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Turns Out Netflix Blew the Qwikster Name Pick -- Out of Fear

Here you thought Netflix (NFLX) just had trouble by splitting off its DVD operations into the Qwikster brand and ticking off a lot of customers in the process. Nope. Even with CEO Reed Hastings apologizing -- kind of -- there are worse things possible.

And, according to a quick survey done of 500 consumers by brand naming company Strategic Name Development, Netflix may have stepped into one of the worst muck holes it could have: blowing the name of its DVD division. And the reason it did was fear.

Did Homer Simpson pick that name?
Some people had already noted the notable business failures that ended in -ster, like Friendster, Flickster, and Dogster. Napster was the poster child for the "ster effect," as it went bankrupt. The name only survives today because Best Buy eventually bought it.

But forget the Curse of the Ster for a moment. Strategic Name interviewed a panel of 500 people with an age and gender balance that it said reflected Netflix users. The company asked them to choose answers to two questions:

  1. What would the Qwikster name be ideal for?
  2. What does the name convey?
The results weren't good.

Are you sure mail delivery is qwik?
Here's the table of responses for what people thought the Qwikster name would be ideal for (click to enlarge):

Note that people could choose more than one response, so the percentages don't add to 100.

The scariest single finding is that 57 percent of the respondents thought Qwikster represented a service faster than any other. Yup, Netflix just equated delivery through the mail with the concept of speed, compared to downloading video. And the 19 percent that thought it was idea for a product mailed to consumers were likely influenced by all the press that Netflix received.

Here are some interview quotes that Strategic Name said were representative:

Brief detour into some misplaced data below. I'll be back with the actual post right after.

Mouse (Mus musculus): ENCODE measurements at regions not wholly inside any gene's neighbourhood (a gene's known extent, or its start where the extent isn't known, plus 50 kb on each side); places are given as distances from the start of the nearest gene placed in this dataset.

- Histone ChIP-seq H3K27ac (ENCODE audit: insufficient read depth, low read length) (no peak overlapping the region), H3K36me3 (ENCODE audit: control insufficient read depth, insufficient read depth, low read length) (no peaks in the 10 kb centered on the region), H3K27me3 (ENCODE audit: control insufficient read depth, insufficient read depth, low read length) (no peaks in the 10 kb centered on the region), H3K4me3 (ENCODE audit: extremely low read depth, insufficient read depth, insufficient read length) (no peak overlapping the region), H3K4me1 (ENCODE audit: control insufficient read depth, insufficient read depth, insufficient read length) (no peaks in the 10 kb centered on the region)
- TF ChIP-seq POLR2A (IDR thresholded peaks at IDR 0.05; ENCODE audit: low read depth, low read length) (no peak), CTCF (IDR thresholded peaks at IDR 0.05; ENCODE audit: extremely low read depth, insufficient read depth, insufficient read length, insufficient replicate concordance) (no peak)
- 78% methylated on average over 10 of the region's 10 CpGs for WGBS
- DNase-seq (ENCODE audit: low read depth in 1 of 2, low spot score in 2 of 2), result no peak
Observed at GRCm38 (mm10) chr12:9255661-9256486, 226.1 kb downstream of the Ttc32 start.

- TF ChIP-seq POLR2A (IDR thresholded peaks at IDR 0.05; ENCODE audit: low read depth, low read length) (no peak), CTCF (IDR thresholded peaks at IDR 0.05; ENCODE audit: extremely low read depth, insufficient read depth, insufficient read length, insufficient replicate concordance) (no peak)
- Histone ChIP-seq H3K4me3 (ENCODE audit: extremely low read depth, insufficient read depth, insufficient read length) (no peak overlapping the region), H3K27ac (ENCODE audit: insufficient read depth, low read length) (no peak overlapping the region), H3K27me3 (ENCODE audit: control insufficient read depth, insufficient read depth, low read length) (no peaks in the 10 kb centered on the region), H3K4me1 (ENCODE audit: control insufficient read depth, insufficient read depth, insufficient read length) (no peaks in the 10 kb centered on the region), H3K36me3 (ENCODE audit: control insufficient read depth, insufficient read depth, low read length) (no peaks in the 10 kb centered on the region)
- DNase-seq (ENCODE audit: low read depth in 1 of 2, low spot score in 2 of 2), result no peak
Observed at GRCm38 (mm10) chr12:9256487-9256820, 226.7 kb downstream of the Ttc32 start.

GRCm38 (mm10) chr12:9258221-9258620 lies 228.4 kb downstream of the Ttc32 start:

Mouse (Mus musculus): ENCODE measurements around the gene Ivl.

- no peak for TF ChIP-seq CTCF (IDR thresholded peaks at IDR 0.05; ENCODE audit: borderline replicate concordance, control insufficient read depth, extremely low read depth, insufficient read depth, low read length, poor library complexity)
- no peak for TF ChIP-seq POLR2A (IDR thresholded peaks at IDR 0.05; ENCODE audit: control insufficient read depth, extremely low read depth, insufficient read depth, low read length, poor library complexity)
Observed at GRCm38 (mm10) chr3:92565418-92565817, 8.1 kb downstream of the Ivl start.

"Qwikster is a name that doesn't convey anything about the product or service -- especially since the mail system is so slow.""What does Qwikster have to do with snail mail?"

"I would not relate the name to a DVD mail service."

Which one of the "sters" are you again?
Only slightly more reassuring were the associations with the name Qwikster (click to enlarge):

Only a tad over a third thought that the name was easily confused with similar names. It could have been worse. But some of the representative comments would have been useful for Netflix to hear before it made the naming decision:

"They should have kept Netlix for DVDs and made up something else for the streaming option.""I don't see the relationship there. They should have Flix in the name: Mailflix, Dvdflix."

"Netflix is such a well"known name and much more specific to movies. Qwikster is so generic it could be anything and has no chance of becoming a household name."

Netflix blinked

The problem Netflix faced was that its brand equity existed in the current name. Management wanted to preserve that going forward, even if, as seems likely, it plans to spin off or sell the DVD business.

Making the decision to split the company was the right thing to do. Management wanted to avoid the Innovator's Dilemma, in which a company shirks away from new technology because it needs to protect its better-paying legacy business. That decision took courage. But heart faltered when it came to the name.

By associating Qwikster with the DVD business, top brass made the complete opposite choice of what they needed. The company could have brought on new name (preferably something with a more natural connection to the service that avoided the infamous suffix) and associated it with the streaming service. Netflix would have used the classic approach of promoting new name with the established one and then, over time, switched the emphasis.

Eventually, the new name would have alone and been associated with streaming. Management then could have renamed the entire company under the new brand, with the existing Netflix brand equity adding significantly to the value it could get from a sale of the DVD service. But, that didn't happen and now it probably can't. Chalk it up to a group of executives who thought they knew best, but chickened out at the last minute when it most counted.


Image: Flickr user Gene Hunt, CC 2.0.
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